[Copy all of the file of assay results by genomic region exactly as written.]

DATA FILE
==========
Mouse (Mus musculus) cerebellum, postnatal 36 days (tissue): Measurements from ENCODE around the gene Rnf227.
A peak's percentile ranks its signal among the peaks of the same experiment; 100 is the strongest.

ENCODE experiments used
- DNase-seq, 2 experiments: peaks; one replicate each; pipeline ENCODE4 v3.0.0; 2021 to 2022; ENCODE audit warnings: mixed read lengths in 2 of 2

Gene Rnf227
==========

Mouse (Mus musculus) cerebellum, postnatal 36 days (tissue): Measurements from ENCODE around the gene Rnf227.
A peak's percentile ranks its signal among the peaks of the same experiment; 100 is the strongest.

ENCODE experiments used
- DNase-seq, 2 experiments: peaks; one replicate each; pipeline ENCODE4 v3.0.0; 2021 to 2022; ENCODE audit warnings: mixed read lengths in 2 of 2

Gene Rnf227